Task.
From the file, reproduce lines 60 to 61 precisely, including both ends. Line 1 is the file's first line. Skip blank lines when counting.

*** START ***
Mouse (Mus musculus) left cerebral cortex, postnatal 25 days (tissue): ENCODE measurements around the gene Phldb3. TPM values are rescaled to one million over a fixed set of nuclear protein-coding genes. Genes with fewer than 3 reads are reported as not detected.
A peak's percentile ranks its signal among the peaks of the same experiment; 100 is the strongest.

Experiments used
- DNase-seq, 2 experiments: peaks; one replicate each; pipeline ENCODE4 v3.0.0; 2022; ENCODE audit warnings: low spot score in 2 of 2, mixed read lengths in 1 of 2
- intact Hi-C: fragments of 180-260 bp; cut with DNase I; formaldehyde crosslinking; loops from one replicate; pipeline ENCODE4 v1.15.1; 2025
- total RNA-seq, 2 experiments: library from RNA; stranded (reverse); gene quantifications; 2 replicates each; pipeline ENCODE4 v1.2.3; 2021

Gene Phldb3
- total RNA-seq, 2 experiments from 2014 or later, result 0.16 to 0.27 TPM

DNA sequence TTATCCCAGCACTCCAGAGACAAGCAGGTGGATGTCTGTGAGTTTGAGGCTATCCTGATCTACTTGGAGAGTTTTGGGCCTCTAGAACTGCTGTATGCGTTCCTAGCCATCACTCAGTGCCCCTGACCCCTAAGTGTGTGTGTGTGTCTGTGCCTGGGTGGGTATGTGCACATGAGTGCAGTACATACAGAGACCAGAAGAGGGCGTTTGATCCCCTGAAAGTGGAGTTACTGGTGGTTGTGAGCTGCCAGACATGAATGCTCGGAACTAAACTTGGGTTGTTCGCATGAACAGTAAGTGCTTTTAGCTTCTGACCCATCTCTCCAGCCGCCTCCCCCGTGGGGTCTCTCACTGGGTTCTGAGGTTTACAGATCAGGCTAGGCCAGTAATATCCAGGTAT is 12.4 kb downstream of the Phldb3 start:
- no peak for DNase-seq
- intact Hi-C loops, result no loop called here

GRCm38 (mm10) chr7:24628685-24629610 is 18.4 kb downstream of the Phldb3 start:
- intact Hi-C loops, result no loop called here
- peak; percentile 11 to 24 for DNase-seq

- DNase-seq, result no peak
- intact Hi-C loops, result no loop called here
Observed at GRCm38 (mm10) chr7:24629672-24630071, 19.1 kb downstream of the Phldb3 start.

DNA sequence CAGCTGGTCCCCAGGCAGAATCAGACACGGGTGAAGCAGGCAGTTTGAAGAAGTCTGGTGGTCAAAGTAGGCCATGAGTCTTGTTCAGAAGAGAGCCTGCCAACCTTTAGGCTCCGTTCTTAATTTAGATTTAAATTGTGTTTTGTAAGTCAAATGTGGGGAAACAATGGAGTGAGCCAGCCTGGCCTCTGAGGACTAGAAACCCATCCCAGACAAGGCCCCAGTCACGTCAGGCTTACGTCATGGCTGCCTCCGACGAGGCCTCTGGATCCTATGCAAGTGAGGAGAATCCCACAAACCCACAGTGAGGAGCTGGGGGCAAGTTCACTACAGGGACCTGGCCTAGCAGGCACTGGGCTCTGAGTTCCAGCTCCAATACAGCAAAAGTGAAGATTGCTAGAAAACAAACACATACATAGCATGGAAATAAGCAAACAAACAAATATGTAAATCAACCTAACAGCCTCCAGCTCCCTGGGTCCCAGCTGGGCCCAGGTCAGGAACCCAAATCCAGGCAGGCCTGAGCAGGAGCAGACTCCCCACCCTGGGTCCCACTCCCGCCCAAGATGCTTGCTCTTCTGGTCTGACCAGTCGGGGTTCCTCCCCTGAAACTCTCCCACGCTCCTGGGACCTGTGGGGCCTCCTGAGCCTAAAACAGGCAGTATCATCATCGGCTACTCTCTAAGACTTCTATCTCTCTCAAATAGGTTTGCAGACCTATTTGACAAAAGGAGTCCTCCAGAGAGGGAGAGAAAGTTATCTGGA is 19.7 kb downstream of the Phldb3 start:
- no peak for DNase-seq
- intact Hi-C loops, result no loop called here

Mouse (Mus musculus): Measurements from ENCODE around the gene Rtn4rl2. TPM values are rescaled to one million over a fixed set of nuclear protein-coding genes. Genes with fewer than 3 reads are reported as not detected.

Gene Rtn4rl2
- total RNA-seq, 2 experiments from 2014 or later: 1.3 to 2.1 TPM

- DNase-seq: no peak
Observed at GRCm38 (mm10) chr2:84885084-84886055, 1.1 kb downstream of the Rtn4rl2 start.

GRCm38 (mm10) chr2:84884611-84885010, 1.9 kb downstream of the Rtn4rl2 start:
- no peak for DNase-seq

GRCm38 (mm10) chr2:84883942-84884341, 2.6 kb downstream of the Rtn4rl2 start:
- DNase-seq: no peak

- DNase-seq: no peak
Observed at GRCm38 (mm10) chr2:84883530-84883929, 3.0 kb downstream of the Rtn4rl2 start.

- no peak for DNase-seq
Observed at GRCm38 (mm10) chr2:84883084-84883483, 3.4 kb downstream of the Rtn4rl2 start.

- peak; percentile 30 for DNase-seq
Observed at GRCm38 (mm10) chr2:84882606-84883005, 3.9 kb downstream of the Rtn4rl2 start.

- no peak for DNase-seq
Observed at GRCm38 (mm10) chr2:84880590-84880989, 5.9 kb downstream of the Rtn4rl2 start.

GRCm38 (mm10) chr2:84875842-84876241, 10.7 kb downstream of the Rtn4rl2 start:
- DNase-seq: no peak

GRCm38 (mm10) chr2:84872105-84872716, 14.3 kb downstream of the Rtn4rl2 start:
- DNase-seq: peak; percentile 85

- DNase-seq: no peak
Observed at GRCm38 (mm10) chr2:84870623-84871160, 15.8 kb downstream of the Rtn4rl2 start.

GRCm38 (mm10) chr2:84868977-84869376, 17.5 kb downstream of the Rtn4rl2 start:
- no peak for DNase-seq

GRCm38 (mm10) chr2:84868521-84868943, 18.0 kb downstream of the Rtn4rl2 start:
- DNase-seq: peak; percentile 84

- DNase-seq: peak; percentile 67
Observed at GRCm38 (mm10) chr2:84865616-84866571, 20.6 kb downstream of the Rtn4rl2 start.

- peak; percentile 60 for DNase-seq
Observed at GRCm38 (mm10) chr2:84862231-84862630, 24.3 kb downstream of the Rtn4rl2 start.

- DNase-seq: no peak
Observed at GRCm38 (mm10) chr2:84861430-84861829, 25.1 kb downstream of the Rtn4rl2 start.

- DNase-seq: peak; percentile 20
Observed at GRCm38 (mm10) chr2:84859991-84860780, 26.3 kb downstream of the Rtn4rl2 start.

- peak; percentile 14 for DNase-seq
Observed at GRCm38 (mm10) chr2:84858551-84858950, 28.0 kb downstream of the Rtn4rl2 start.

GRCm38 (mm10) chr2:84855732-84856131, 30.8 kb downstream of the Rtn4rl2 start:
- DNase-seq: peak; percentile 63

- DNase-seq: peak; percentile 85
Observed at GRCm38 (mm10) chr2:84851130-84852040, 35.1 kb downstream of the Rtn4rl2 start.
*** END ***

- DNase-seq: peak; percentile 85
Observed at GRCm38 (mm10) chr2:84851130-84852040, 35.1 kb downstream of the Rtn4rl2 start.